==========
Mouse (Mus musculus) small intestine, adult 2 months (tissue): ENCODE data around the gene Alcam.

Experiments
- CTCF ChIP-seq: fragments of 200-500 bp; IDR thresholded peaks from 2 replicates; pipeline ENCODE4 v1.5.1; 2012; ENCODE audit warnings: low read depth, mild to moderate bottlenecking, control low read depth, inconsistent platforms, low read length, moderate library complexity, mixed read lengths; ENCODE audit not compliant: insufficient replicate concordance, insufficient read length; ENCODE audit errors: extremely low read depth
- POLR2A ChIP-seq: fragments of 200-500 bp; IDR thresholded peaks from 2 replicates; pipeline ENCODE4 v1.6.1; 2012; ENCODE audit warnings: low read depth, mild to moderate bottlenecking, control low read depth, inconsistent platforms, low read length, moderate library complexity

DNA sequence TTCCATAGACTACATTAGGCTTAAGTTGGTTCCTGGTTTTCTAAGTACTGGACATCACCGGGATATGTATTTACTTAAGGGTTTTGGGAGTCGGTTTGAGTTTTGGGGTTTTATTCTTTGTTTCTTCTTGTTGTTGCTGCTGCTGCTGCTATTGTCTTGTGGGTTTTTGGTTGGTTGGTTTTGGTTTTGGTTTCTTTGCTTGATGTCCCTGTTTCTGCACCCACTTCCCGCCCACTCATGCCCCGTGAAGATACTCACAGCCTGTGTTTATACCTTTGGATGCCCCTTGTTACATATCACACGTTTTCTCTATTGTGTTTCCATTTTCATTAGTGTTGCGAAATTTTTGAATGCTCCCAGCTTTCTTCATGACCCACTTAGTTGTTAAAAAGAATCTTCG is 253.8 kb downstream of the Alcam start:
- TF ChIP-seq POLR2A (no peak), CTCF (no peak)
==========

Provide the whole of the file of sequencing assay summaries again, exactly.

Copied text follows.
Mouse (Mus musculus) small intestine, adult 2 months (tissue): ENCODE data around the gene Alcam.

Experiments
- CTCF ChIP-seq: fragments of 200-500 bp; IDR thresholded peaks from 2 replicates; pipeline ENCODE4 v1.5.1; 2012; ENCODE audit warnings: low read depth, mild to moderate bottlenecking, control low read depth, inconsistent platforms, low read length, moderate library complexity, mixed read lengths; ENCODE audit not compliant: insufficient replicate concordance, insufficient read length; ENCODE audit errors: extremely low read depth
- POLR2A ChIP-seq: fragments of 200-500 bp; IDR thresholded peaks from 2 replicates; pipeline ENCODE4 v1.6.1; 2012; ENCODE audit warnings: low read depth, mild to moderate bottlenecking, control low read depth, inconsistent platforms, low read length, moderate library complexity

DNA sequence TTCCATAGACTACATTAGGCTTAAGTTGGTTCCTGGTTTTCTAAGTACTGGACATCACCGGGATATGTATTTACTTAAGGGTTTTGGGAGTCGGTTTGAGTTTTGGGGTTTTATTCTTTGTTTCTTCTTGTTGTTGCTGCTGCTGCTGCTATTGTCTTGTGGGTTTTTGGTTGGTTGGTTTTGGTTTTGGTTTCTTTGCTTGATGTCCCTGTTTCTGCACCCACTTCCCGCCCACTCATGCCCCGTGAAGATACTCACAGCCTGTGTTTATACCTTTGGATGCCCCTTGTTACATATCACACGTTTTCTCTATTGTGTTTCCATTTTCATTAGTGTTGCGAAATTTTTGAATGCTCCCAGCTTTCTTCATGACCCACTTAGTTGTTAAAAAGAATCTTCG is 253.8 kb downstream of the Alcam start:
- TF ChIP-seq POLR2A (no peak), CTCF (no peak)